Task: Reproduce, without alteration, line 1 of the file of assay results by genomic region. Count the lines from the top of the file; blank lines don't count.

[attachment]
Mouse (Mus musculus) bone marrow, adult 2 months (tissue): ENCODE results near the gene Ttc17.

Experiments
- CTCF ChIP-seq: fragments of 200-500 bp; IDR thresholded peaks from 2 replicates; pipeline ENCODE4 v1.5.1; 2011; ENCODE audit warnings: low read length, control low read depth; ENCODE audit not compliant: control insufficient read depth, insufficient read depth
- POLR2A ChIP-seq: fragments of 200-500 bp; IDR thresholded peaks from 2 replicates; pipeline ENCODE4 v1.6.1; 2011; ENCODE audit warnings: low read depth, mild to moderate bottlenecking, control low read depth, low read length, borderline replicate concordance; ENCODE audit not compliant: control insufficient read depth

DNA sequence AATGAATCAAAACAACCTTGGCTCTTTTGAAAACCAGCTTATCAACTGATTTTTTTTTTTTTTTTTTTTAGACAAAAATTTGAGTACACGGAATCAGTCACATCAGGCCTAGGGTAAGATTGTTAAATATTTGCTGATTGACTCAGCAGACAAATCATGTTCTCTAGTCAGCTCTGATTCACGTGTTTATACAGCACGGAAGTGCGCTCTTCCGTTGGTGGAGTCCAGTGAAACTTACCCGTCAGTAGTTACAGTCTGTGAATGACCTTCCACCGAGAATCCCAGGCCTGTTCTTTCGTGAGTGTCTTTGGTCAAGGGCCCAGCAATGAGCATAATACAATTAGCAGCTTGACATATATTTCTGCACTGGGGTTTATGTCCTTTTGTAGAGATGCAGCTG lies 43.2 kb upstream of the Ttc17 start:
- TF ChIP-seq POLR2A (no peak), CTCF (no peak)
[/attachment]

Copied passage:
Mouse (Mus musculus) bone marrow, adult 2 months (tissue): ENCODE results near the gene Ttc17.